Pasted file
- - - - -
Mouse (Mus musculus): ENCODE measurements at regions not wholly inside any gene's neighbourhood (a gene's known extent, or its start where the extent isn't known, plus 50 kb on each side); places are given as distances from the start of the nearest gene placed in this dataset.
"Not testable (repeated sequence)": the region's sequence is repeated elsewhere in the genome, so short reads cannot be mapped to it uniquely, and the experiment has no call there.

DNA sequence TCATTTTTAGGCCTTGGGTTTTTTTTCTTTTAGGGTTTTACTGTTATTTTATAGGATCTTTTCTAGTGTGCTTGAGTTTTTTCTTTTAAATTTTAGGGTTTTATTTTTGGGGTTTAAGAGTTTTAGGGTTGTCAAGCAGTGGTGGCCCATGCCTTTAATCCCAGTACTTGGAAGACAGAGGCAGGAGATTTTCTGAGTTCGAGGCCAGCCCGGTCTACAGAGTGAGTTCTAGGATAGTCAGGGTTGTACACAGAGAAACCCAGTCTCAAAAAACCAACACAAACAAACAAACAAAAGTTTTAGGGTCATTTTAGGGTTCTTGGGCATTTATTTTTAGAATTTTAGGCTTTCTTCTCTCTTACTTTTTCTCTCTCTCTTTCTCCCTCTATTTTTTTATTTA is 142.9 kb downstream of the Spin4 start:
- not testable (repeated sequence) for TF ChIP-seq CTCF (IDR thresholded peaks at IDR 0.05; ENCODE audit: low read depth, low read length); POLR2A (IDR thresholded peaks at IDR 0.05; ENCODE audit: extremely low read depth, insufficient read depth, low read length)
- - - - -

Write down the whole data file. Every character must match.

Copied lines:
Mouse (Mus musculus): ENCODE measurements at regions not wholly inside any gene's neighbourhood (a gene's known extent, or its start where the extent isn't known, plus 50 kb on each side); places are given as distances from the start of the nearest gene placed in this dataset.
"Not testable (repeated sequence)": the region's sequence is repeated elsewhere in the genome, so short reads cannot be mapped to it uniquely, and the experiment has no call there.

DNA sequence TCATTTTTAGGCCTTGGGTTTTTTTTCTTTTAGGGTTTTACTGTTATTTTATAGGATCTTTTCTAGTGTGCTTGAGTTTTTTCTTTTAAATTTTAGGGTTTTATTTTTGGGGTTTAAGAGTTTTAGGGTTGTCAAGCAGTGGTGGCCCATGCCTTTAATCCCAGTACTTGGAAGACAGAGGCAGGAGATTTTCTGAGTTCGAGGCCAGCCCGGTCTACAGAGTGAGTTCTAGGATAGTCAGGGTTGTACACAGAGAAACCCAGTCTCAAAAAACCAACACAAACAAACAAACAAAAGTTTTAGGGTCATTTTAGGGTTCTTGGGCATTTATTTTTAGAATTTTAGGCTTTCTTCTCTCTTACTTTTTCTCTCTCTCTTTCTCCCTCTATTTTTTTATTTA is 142.9 kb downstream of the Spin4 start:
- not testable (repeated sequence) for TF ChIP-seq CTCF (IDR thresholded peaks at IDR 0.05; ENCODE audit: low read depth, low read length); POLR2A (IDR thresholded peaks at IDR 0.05; ENCODE audit: extremely low read depth, insufficient read depth, low read length)